Giving Breast Cells a Little Squeeze Can Stop Cancerous Growth

Good news for breasts: simply giving would-be malignant mammary cells a little squeeze helps guide them back to a normal growth pattern

Fluorescence images
Fluorescence images of uncompressed (left) and compressed (right) colonies of malignant breast epithelial cells. Compressed colonies are smaller and more organized. Fletcher Lab

Good news for breasts: simply giving would-be malignant mammary cells a little squeeze helps guide them back to a normal growth pattern, report researchers from the University of California, Berkeley. Mechanical forces alone (yes, that includes squeezing) can revert and even stop out-of-control cancer cells, the researchers announced at the annual meeting of the American Society for Cell Biology, though the genetic mutations responsible for malignancy remain.

Breasts are dynamic, ever changing bundles of tissue. They grow, shrink and shift in a highly organized way in response to reproductive cycles throughout a woman’s life. Good boobies stay in line, however: they stop growing when they’re supposed to.

When breast cancer enters the scene, it disrupts this normal growth pattern. Cells shift awkwardly and grow uncontrollably, though chemicals can sometimes tame these mutant cells into behaving.

But what lady wants to take a dose of toxic chemicals when she could simply give her breasts a little squeeze instead? The UC Berkeley researchers, in pursuit of this potential solution, reasoned that physical force may exert some control on the renegade cells. They grew malignant breast cells in flexible silicon chambers, allowing the researchers to exert compressive force during these first stages of would-be cancer. As the squeezing continued, the cells began to assume a more organized, healthy-looking appearance, resembling normal structures more than malignant ones. When they introduced those cells to breast tissue structure, they stopped growing altogether, even after the researchers ceased their squeezing.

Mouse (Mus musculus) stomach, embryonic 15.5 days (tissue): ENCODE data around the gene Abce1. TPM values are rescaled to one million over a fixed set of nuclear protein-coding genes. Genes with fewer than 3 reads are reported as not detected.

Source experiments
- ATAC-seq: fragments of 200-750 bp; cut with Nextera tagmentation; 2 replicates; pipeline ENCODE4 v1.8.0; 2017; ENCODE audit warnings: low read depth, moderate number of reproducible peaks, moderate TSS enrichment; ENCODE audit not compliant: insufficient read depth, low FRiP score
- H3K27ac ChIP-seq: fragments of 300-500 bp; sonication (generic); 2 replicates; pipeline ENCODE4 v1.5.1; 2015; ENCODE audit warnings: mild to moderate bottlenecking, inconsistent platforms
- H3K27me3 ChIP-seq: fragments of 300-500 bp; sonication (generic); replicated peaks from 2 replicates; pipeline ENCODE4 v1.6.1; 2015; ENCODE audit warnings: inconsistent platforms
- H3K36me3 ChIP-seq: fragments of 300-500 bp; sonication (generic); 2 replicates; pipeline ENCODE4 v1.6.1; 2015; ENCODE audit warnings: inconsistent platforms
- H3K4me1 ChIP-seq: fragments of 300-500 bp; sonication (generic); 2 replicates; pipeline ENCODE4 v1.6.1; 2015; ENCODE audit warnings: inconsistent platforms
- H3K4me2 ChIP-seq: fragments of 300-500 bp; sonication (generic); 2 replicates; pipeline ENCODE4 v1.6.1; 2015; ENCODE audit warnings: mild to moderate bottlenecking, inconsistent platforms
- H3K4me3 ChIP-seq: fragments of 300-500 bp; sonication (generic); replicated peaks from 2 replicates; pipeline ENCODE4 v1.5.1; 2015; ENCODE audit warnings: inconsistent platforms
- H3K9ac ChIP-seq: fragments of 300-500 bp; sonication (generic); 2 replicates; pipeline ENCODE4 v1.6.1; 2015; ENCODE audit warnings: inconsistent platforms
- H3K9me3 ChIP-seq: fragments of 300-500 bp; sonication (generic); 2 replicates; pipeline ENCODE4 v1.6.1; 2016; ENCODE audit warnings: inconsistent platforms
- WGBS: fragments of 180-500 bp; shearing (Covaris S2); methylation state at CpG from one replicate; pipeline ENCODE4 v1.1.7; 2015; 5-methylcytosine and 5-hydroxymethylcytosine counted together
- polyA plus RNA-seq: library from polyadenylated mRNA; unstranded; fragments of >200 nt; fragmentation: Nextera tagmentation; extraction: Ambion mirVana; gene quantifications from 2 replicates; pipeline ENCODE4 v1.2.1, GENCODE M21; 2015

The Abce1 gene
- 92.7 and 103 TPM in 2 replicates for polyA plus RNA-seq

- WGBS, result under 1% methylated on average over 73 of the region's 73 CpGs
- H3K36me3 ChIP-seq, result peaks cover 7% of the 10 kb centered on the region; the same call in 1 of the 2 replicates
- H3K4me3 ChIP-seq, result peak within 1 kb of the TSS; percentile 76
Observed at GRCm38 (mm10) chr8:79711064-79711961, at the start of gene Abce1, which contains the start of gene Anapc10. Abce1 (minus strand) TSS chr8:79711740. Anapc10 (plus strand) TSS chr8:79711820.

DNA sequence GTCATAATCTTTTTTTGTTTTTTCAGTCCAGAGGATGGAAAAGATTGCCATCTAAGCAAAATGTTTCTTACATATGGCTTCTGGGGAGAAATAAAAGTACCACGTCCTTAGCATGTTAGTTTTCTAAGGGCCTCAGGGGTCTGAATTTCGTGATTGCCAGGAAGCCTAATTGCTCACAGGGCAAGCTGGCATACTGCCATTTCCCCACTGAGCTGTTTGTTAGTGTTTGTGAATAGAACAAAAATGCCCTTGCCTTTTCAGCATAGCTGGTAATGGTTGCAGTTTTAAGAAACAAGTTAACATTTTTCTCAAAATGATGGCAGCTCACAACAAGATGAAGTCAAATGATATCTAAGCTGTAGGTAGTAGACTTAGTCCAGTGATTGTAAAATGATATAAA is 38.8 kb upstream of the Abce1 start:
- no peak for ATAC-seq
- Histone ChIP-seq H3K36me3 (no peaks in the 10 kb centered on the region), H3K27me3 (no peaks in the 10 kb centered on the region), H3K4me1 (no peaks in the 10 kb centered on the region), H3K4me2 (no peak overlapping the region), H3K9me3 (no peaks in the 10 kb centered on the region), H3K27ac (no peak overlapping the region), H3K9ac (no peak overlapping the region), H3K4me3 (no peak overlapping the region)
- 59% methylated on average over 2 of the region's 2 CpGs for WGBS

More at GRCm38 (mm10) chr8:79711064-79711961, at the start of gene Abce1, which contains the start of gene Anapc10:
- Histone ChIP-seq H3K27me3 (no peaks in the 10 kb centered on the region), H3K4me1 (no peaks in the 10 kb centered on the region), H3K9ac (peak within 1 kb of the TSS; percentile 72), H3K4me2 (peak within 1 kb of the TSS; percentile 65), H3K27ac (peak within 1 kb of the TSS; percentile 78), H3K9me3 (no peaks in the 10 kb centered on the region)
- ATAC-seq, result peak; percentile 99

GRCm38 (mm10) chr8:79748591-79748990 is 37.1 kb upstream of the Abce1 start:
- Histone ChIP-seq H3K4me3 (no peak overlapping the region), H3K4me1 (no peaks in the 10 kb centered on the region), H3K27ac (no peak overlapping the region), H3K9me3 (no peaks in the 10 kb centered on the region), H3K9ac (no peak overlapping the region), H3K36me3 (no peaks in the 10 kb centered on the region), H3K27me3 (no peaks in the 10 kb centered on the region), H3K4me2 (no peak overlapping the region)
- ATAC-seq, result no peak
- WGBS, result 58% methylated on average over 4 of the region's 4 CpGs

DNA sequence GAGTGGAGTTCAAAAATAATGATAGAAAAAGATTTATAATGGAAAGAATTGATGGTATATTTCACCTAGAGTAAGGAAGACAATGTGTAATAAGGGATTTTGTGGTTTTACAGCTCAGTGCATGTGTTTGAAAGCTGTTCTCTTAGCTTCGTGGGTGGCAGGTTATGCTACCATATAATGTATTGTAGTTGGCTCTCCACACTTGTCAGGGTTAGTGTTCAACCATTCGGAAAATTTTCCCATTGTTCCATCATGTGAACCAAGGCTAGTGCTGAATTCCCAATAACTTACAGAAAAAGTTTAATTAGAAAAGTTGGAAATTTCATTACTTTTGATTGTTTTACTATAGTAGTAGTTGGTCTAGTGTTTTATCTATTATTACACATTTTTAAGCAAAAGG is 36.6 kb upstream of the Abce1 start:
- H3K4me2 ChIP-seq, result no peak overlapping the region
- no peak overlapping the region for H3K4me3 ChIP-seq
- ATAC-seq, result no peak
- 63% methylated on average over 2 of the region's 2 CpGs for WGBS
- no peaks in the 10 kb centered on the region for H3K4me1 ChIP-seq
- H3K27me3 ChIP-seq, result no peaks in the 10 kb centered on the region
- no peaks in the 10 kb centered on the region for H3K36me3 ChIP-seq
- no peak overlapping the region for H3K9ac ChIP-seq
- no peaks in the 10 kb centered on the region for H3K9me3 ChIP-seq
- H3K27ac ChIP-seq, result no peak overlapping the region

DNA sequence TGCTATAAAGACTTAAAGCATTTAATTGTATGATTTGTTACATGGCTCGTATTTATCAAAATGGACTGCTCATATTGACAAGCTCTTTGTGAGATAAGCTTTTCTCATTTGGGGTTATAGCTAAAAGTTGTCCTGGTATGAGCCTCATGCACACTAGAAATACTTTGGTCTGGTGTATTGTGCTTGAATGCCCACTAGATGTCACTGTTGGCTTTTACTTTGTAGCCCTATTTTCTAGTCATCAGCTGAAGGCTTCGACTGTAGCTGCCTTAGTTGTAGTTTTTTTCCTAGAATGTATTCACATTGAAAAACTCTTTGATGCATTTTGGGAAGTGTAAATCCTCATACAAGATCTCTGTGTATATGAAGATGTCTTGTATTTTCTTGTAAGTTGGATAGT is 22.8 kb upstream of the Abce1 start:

“Malignant cells have not completely forgotten how to be healthy; they just need the right cues to guide them back into a healthy growth pattern,” the researchers commented.

Now, the bad news: squeezing alone probably will not defeat cancer. However, this finding does give new clues for tracking the roots and behavior of malignancy, which could eventually lead to more effective, albeit less delightful, therapies.

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